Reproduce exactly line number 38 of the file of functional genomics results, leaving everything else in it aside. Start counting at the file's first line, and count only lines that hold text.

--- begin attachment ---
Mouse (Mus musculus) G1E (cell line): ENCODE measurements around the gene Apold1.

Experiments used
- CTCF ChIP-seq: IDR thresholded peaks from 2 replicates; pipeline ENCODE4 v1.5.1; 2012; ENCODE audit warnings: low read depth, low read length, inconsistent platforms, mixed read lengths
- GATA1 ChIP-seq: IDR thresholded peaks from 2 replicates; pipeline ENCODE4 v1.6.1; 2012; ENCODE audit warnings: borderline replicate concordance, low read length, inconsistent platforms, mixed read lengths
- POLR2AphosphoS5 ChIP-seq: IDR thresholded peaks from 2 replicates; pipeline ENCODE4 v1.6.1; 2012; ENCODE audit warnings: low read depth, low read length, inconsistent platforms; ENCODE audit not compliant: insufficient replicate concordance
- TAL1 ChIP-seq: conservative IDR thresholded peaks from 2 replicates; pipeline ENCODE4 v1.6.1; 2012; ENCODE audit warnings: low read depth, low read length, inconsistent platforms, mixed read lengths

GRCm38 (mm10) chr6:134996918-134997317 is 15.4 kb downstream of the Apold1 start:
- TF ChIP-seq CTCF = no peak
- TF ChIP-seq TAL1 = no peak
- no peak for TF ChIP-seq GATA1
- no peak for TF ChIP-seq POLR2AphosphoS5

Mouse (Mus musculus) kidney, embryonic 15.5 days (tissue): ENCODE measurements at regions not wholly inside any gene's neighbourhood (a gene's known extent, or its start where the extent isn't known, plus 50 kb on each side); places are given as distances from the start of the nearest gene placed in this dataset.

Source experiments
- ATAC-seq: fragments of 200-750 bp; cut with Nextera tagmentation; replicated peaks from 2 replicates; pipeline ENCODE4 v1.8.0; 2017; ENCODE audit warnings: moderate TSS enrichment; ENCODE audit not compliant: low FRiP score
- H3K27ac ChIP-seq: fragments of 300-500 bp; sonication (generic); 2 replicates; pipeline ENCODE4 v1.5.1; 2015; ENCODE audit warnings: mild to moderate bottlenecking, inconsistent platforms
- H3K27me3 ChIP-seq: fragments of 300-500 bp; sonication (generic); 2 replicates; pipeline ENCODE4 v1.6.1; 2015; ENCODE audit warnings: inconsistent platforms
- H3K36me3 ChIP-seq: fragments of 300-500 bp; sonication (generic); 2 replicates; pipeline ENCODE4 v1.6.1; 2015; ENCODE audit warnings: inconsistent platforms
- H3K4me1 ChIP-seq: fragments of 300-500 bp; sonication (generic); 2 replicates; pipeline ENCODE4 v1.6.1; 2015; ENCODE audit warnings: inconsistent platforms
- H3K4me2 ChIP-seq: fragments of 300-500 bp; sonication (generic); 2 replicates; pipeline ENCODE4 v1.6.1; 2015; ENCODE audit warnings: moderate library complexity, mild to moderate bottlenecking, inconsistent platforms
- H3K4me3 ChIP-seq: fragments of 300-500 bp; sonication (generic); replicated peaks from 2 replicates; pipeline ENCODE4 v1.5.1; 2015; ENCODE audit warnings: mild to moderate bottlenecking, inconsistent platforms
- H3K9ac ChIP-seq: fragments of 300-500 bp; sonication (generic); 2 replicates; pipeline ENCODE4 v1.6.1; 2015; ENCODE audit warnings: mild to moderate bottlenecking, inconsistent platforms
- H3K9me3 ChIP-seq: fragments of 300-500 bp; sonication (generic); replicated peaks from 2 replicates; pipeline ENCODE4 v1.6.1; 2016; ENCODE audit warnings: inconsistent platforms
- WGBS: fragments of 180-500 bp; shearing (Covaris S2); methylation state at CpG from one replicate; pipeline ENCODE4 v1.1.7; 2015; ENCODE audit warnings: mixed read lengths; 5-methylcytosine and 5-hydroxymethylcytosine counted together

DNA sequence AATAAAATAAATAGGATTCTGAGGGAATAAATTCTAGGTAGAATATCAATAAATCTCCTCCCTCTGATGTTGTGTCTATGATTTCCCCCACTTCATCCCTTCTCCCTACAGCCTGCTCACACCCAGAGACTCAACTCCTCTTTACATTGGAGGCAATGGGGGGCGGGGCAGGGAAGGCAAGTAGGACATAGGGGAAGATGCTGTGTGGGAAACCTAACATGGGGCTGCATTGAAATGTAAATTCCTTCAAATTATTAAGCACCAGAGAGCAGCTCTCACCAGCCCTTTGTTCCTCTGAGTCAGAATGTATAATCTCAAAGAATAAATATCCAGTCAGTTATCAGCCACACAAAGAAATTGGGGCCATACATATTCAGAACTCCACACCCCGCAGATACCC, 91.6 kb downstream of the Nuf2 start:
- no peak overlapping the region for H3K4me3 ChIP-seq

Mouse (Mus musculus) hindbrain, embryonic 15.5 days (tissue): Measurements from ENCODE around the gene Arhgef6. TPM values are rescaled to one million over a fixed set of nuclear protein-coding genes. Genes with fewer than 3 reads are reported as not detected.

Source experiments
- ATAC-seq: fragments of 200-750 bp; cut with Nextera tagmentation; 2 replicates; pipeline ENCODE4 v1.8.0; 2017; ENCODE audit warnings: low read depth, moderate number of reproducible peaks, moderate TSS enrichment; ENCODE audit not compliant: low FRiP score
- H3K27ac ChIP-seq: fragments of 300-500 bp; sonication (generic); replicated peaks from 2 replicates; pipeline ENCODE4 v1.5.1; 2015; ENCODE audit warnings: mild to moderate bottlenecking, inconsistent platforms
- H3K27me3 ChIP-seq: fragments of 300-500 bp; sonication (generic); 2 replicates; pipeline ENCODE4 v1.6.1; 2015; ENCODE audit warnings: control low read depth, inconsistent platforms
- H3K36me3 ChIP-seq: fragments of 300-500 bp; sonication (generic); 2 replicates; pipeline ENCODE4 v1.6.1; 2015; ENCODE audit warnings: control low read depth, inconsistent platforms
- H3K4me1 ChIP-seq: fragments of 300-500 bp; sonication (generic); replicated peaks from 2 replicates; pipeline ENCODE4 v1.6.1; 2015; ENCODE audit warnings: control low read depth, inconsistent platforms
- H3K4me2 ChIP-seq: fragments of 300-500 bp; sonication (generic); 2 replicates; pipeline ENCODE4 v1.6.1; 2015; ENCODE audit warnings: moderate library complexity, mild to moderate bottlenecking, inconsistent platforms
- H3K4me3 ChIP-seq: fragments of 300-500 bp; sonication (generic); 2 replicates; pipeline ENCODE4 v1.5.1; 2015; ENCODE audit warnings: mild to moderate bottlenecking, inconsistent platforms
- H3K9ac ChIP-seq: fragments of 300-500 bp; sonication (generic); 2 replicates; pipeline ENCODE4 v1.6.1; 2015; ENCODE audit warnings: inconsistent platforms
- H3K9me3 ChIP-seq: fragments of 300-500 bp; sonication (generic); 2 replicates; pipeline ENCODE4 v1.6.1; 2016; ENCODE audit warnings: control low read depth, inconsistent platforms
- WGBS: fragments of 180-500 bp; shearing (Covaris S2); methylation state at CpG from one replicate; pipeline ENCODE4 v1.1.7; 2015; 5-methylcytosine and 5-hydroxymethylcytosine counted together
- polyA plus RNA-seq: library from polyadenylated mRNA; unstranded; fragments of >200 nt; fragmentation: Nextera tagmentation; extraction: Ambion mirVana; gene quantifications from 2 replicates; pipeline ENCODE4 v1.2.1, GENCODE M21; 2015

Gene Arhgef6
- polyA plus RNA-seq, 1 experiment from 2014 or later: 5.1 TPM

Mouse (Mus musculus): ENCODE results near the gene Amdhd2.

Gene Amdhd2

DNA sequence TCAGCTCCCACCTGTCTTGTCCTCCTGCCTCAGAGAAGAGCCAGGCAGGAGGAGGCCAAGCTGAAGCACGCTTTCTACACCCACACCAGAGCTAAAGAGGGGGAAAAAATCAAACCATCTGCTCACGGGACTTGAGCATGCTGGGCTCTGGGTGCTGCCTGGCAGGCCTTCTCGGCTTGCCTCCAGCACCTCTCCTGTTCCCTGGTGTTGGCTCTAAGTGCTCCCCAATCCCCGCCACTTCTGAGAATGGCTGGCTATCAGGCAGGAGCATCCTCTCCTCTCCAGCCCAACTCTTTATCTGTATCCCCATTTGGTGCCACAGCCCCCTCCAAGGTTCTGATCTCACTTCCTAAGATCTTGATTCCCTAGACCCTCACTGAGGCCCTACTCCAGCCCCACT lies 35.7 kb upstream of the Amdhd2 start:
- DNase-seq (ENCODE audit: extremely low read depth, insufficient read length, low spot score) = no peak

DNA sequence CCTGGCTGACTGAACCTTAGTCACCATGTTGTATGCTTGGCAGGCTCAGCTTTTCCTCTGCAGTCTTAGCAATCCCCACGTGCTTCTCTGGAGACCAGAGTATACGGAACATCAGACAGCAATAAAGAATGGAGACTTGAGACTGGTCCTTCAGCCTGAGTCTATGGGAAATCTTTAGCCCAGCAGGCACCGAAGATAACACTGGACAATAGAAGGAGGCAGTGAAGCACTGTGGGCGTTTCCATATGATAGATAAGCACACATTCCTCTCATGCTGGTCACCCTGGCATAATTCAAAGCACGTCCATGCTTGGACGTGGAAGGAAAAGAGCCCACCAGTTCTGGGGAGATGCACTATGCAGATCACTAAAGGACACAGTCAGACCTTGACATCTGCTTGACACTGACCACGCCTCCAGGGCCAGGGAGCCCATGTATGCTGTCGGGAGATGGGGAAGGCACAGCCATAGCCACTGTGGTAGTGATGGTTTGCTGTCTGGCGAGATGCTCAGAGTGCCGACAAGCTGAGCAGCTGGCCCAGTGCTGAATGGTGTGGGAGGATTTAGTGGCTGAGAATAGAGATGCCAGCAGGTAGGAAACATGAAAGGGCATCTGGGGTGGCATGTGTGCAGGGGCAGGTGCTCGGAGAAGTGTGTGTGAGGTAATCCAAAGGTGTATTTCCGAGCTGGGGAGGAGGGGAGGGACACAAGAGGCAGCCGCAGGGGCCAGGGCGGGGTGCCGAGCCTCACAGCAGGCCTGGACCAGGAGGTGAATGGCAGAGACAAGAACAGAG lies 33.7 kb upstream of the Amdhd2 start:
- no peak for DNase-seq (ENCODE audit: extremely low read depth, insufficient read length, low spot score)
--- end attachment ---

- polyA plus RNA-seq: library from polyadenylated mRNA; unstranded; fragments of >200 nt; fragmentation: Nextera tagmentation; extraction: Ambion mirVana; gene quantifications from 2 replicates; pipeline ENCODE4 v1.2.1, GENCODE M21; 2015